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To be specific, $\phi(t)={1\over t} $ (if $t \neq 0$) or $0$ (if $t=0$).

Please check the process I prove is correct:

I used the definition of Borel measurable or Borel function which is

$\phi^{-1}([-\infty,t])\in B:$ Borel set

Since $\phi^{-1}([-\infty,t])=(0,1/t]\in B$, $\phi$ is Borel function.

Am I right?

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You are right in $\phi$ being a Borel function, but you made come mistakes computing the inverse images:

For $t < 0$, we have \begin{align*} x \in \phi^{-1}([-\infty, t]) &\iff \phi(x) \le t \\ &\iff \frac 1x \le t\\ &\iff x \ge \frac 1t \land x < 0 \end{align*} Hence $\phi^{-1}([-\infty, t]) = [\frac 1t, 0)$, which is a Borel set. For $t = 0$, we have $$ \phi^{-1}([-\infty, 0]) = \phi^{-1}([-\infty,0)) \cup\{0\} = (-\infty, 0] $$ and for $t > 0$, we have $$ \phi^{-1}([-\infty, t]) = \phi^{-1}([-\infty,0]) \cup \phi^{-1}((0,t]) = (-\infty, 0] \cup \left[\frac 1t, \infty\right) $$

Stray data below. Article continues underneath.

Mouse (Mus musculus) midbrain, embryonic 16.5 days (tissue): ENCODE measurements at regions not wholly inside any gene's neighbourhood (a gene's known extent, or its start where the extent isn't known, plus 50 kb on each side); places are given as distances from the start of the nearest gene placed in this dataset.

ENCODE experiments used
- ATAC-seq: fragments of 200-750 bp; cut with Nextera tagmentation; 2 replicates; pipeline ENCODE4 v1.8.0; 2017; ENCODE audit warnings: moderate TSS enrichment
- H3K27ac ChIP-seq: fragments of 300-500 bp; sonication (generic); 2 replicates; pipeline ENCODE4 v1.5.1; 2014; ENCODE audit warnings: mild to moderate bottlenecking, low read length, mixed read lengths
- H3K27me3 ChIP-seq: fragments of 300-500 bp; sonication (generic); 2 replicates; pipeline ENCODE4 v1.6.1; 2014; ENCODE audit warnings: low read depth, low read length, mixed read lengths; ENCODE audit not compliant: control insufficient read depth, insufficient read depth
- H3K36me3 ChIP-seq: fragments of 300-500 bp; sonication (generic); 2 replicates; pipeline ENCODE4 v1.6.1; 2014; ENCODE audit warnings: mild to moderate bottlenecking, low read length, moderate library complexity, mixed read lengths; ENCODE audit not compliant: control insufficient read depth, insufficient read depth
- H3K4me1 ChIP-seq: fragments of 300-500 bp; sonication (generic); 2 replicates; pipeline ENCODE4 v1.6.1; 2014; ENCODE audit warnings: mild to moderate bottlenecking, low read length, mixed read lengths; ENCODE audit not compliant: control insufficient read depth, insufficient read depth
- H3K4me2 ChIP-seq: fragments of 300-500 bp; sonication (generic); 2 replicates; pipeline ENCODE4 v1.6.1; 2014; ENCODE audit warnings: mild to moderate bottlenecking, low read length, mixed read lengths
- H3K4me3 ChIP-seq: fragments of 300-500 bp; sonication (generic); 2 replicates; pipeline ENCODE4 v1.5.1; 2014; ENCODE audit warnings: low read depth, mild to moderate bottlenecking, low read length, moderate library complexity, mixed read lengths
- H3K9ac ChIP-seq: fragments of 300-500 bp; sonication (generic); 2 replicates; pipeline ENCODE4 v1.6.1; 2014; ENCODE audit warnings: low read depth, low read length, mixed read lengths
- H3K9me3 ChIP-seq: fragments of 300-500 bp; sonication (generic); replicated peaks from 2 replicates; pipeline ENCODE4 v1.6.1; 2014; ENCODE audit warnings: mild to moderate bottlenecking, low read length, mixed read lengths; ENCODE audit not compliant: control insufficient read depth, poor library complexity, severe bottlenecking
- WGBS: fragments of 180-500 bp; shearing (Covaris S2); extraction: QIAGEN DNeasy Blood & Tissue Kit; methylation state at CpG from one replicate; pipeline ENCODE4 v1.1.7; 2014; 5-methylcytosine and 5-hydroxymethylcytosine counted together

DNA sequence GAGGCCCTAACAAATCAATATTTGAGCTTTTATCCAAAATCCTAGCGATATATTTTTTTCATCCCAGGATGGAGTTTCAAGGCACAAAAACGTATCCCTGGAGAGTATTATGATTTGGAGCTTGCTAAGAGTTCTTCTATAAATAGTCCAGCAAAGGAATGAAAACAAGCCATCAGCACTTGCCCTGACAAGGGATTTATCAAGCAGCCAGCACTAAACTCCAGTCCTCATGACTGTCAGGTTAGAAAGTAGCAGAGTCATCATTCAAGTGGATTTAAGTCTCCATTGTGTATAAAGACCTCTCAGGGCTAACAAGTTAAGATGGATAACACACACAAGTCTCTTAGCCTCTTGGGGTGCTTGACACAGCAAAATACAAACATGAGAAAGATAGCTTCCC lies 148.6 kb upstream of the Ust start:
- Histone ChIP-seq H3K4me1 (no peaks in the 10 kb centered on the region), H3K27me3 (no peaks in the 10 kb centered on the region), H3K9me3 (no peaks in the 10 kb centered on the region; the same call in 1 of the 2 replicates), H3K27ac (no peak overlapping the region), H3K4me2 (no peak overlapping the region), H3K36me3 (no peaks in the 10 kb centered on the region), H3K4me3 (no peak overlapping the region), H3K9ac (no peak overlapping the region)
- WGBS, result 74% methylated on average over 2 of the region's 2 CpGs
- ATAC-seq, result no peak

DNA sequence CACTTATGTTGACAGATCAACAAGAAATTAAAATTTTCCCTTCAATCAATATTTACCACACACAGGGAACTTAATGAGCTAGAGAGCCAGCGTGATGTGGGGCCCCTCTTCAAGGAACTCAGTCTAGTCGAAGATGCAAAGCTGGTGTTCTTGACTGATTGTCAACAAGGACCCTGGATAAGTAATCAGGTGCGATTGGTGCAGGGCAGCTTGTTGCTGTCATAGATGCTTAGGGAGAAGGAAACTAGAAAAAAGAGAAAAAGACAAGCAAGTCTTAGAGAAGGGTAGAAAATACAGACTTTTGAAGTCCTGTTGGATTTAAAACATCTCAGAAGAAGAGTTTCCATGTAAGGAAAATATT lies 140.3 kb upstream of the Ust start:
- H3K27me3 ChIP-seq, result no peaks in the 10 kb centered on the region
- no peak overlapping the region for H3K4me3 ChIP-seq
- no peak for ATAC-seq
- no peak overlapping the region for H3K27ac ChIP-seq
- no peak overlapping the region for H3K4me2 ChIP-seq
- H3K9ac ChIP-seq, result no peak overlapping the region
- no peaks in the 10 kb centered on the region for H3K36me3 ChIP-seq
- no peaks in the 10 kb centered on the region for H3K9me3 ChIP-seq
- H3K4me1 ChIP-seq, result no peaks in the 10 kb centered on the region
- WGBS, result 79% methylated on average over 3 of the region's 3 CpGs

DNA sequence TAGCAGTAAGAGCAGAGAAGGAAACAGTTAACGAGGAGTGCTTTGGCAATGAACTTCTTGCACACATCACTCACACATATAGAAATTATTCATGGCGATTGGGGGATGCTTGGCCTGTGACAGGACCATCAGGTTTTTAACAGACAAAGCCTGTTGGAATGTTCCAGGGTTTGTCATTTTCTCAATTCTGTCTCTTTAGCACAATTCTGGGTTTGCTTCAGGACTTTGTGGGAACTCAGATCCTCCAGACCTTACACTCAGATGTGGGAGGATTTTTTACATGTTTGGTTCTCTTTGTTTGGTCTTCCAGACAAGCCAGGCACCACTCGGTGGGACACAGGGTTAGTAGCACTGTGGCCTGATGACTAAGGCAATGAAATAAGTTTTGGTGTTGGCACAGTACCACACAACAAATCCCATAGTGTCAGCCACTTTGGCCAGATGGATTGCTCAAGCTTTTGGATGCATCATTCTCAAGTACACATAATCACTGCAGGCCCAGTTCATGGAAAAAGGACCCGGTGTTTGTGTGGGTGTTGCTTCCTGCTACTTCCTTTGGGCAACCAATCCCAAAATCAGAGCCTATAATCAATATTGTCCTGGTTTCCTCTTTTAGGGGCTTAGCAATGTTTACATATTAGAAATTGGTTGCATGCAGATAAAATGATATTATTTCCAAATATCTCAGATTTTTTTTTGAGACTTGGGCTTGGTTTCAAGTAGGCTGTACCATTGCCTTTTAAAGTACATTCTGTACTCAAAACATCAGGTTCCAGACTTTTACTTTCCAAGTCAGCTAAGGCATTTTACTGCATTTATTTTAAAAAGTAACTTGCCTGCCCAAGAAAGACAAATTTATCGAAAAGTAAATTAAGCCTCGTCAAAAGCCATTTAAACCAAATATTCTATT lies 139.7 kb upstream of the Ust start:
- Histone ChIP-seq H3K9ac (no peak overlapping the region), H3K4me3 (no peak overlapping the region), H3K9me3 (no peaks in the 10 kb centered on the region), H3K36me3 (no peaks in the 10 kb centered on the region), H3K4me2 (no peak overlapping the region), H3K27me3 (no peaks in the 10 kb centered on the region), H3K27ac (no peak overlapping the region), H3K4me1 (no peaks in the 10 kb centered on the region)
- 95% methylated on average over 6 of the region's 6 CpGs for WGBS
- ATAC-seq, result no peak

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  • $\begingroup$ It really helped. You are awesome!! Thanks. $\endgroup$ – SW PARK Apr 2 '15 at 13:46

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